Poll questions can also

  • quiz participants' knowledge and understanding of a topic
  • generate discussion using opinion questions
  • solicit feedback from participants.

Unique characteristics: Some virtual classroom software programs allow for multiple questions in the same poll. Other programs limit each poll to one question only. Therefore, plan the sequence of your poll questions accordingly. Some virtual classroom software programs allow you to create polls ahead of time and store them as separate files that can be uploaded to the classroom when needed. In other programs, you may need to type in the poll questions and answers as part of your day-of-class setup.

Raise Hand/Change Status

Participants have the ability to communicate with the trainer by changing their status or raising their hand. When someone clicks on this command, the trainer sees a small icon next to the participants' name indicating their status.

Common uses: This feature is often used for responding to closed-ended questions and quick yes/no polls. For example, a trainer might ask, "Who has seen this feature before? If you have, please 'raise your hand.'" A trainer could also inform participants that raising their hands is one way to ask a question during class. When someone clicks on the "raise your hand" option, the trainer will call on him or her to speak. In the virtual classroom software programs that offer more options than just raising your hand, this feature can also be used for more advanced polling. Participants can choose to agree or disagree with a statement, or respond "yes" or "no." This feature could also provide pacing feedback to the trainer (such as "speed up" or "slow down").

Unique characteristics: In some programs, only the host and presenter can see the status change or "vote" of the participants. Other programs allow everyone to see the hand raised or status change.

Breakout Groups

Breakout groups mimic small group activities in the face-to-face classroom. If the trainer wants all participants to divide into smaller groups to complete a learning exercise such as a skills practice or brainstorm activity, then the trainer would assign participants to a breakout group.

For example, a class with 15 participants might split into three teams of five people each. In the virtual classroom, it's the same thing: The trainer would divide the class into smaller groups and then activate the breakouts. Participants move into a virtual private meeting room where they only hear their private conversation. They can share documents and whiteboards among themselves and collaborate together. The trainer has the ability to move in and out of the breakouts, just like he or she would walk around the room in a face-to-face session.

Common uses: Breakout groups can be used to practice skills learned during the training event. For example, if the class learns techniques for how to start a coaching conversation with an employee, the individuals could practice those techniques in a small group setting. In a practice breakout, one participant could practice the new coaching skill, another participant could be on the receiving end of the practice, and a third participant could be the silent observer. The participants could then rotate roles, each having a chance to practice the new coaching skill.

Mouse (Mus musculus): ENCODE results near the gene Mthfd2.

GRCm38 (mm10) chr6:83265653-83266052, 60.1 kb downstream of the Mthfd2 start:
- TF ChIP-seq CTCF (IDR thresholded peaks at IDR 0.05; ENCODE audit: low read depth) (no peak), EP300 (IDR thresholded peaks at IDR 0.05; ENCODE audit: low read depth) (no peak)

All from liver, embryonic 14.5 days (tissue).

Another common use of breakouts is for small group brainstorming. Different groups could discuss different aspects of the same situation, or they could each discuss a different situation. You could even have the groups all discuss the same situation and then compare notes afterward. In addition, any time you need to maximize participation, you might consider using breakout groups. These private collaboration sessions involve every participant because it's much tougher to "hide" in a small group. In other words, if you assign three participants to complete a group task versus assigning 15 participants to complete a group task, participants in the smaller group may be more likely to engage in the activity.

Unique characteristics: The audio choice in use during the virtual event will dictate how the audio functions in the breakout. In other words, if you are using the virtual classroom software's VoIP integrated audio, then when you create the breakout groups, the audio will automatically update. Participants in a small group will only be able to hear each other, as if they were on their own private line. However, if you use a separate conference calling line for the audio, then participants will need to manually move into their audio breakouts.

The number of breakout rooms available depends upon the virtual classroom software you're using. For example, Adobe Acrobat Connect Pro currently has a limit of five breakout rooms at one time. On the conference call provider I use most, I sign into the conference call as the moderator and press *21 to activate the audio breakout groups. Then when it is time for participants to break out, they press # and their group number on the telephone. At the end of the activity, they press ## on their telephone to rejoin the main line. As the moderator, I can press #0 to "force" everyone back to the main group.